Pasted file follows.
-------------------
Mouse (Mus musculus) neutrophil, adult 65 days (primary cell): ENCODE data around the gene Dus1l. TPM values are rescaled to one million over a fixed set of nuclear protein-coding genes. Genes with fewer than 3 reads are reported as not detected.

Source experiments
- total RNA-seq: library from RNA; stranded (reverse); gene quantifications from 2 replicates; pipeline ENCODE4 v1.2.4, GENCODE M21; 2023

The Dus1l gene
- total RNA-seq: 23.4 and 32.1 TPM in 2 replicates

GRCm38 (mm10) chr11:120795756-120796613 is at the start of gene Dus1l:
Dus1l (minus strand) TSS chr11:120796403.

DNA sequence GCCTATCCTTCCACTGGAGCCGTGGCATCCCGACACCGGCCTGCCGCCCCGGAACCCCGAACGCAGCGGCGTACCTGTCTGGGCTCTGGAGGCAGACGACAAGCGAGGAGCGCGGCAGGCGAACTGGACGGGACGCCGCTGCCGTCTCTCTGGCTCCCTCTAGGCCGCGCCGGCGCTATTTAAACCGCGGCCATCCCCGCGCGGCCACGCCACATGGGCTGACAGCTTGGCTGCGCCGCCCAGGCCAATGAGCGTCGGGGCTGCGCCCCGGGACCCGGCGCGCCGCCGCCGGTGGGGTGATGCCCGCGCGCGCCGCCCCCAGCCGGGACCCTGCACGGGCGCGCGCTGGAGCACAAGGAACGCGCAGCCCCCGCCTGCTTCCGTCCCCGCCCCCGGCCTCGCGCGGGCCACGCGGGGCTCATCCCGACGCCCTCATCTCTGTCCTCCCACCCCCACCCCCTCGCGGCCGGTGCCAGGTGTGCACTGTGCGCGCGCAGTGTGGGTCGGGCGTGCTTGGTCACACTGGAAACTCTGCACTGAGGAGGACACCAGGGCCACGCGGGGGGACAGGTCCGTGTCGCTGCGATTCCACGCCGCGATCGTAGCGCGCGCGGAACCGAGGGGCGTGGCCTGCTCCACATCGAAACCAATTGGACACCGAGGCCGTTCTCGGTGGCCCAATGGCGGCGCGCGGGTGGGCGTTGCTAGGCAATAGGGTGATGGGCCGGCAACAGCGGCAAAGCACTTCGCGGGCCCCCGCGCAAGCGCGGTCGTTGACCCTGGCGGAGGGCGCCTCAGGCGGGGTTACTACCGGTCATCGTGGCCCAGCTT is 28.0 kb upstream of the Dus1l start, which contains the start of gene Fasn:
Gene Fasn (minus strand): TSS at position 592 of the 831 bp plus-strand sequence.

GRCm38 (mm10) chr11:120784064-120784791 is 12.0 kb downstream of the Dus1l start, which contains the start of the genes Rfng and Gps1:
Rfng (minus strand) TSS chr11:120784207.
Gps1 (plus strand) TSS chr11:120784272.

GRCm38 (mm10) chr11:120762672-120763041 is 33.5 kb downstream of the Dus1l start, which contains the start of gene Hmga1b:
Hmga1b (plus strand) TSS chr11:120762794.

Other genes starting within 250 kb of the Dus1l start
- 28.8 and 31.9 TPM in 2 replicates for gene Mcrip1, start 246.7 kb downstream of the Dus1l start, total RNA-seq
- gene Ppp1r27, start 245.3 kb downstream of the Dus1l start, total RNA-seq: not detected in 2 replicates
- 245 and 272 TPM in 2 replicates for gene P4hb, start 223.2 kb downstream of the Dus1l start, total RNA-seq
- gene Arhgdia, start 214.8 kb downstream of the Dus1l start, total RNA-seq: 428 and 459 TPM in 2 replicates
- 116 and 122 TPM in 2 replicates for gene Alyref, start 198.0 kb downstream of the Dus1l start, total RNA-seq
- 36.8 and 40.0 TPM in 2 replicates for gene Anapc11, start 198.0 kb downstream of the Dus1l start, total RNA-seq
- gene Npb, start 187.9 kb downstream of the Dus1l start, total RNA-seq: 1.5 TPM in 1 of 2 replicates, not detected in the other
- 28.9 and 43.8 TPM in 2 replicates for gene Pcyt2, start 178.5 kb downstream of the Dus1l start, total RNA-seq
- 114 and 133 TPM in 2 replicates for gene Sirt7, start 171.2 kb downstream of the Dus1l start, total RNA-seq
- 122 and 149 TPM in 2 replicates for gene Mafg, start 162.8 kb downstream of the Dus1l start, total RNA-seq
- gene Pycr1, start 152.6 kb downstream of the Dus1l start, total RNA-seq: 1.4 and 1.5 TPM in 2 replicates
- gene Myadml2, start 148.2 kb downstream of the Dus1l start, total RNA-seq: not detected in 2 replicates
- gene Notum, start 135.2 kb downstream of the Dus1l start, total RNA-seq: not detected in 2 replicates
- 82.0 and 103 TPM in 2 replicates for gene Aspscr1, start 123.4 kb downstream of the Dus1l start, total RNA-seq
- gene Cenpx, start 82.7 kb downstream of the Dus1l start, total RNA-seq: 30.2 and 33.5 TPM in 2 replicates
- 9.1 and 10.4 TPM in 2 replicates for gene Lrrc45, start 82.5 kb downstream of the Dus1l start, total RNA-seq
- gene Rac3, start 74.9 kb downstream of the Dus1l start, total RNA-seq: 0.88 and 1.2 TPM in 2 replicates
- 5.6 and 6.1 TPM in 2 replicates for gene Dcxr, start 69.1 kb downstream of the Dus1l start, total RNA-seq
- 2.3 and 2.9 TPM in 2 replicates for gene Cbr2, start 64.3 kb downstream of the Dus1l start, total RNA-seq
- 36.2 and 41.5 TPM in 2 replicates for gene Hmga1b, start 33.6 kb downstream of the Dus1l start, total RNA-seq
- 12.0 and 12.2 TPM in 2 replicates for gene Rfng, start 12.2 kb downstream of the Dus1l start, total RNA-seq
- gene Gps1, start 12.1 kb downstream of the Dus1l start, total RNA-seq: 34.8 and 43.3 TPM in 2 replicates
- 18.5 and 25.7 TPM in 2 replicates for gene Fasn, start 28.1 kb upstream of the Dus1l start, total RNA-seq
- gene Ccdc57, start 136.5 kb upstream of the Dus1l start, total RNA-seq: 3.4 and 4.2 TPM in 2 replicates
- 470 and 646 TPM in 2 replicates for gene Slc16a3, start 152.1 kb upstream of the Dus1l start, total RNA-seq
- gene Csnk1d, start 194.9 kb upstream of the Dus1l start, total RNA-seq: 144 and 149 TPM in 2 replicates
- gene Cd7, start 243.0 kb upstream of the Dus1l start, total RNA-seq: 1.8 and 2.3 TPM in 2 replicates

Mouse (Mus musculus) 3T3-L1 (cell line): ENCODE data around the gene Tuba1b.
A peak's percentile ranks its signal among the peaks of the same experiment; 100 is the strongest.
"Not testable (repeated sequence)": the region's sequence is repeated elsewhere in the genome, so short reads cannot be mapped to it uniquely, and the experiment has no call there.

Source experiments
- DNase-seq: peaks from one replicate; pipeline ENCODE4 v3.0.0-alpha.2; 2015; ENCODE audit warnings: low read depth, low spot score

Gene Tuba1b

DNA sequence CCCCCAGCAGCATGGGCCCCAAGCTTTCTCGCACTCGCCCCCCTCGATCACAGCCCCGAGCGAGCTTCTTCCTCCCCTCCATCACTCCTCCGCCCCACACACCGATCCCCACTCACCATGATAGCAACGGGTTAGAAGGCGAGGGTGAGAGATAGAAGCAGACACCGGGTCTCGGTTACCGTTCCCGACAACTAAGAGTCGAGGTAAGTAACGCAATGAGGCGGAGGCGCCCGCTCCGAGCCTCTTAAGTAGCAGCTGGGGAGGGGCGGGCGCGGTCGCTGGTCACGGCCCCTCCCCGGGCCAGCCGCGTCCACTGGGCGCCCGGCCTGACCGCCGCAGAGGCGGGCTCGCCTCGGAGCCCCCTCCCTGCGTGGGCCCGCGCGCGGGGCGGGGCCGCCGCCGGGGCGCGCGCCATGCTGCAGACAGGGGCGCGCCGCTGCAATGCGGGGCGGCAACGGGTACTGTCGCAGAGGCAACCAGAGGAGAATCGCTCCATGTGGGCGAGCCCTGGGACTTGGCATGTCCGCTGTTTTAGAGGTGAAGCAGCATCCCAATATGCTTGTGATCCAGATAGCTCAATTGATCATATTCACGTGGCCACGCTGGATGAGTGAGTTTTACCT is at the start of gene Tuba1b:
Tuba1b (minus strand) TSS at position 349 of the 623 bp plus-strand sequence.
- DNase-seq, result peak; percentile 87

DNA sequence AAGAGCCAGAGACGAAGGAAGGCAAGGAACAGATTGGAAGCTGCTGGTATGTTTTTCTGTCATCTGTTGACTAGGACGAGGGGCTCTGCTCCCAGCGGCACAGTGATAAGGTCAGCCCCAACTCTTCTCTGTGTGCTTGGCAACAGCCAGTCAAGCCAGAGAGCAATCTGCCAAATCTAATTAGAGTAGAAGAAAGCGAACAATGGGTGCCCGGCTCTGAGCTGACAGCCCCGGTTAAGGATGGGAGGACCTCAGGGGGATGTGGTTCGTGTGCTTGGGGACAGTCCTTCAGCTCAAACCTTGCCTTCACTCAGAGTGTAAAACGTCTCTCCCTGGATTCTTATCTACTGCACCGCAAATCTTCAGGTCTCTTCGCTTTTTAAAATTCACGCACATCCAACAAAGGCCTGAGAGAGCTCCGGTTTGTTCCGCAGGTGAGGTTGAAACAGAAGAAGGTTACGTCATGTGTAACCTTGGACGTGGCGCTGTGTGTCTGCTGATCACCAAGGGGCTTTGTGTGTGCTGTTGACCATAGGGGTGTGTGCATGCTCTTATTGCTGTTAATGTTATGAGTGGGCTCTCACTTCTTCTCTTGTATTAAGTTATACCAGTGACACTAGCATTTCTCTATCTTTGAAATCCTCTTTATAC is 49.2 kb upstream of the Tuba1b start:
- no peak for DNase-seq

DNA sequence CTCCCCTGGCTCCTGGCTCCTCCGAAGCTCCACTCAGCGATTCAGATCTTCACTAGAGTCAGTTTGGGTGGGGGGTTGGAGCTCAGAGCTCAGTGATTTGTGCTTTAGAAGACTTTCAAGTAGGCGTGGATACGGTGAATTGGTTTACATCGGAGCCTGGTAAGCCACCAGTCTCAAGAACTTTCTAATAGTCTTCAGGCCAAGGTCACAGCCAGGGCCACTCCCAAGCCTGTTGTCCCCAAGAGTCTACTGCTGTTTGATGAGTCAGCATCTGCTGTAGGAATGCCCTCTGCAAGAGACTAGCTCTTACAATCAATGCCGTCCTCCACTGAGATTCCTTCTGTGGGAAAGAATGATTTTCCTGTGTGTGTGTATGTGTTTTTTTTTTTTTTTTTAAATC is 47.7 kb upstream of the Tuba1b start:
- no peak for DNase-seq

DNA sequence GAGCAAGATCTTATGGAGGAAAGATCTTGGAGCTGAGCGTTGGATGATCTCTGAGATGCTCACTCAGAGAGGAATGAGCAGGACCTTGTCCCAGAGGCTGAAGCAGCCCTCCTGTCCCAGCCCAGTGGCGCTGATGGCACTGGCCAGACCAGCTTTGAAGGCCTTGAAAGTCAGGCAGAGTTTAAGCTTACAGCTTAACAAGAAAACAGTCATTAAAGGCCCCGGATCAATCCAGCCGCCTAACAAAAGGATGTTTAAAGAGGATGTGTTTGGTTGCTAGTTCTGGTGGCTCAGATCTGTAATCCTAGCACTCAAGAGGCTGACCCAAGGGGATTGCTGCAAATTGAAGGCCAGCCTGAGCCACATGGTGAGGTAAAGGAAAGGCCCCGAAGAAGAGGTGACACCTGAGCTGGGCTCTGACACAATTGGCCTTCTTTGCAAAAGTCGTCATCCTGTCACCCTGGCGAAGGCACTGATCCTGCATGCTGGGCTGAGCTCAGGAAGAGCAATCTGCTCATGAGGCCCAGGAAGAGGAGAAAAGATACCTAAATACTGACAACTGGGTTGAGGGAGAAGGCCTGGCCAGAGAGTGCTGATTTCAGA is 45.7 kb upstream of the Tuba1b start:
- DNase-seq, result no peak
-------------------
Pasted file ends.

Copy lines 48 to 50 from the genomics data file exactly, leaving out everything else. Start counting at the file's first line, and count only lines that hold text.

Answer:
Gene Tuba1b

DNA sequence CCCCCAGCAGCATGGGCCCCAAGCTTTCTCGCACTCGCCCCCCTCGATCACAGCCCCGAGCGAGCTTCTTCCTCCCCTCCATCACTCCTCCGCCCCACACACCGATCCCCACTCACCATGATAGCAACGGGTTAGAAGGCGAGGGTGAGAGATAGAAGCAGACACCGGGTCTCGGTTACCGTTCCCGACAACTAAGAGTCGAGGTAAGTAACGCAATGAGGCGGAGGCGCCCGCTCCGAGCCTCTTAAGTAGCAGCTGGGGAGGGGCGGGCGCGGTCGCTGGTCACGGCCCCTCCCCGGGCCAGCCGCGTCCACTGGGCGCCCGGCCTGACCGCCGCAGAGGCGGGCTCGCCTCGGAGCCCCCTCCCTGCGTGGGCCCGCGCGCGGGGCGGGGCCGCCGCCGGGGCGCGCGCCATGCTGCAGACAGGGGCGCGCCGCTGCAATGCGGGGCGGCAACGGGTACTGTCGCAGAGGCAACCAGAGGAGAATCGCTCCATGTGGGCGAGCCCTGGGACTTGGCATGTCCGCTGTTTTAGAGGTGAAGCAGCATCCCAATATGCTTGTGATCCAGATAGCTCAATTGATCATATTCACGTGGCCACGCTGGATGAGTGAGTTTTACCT is at the start of gene Tuba1b:
Tuba1b (minus strand) TSS at position 349 of the 623 bp plus-strand sequence.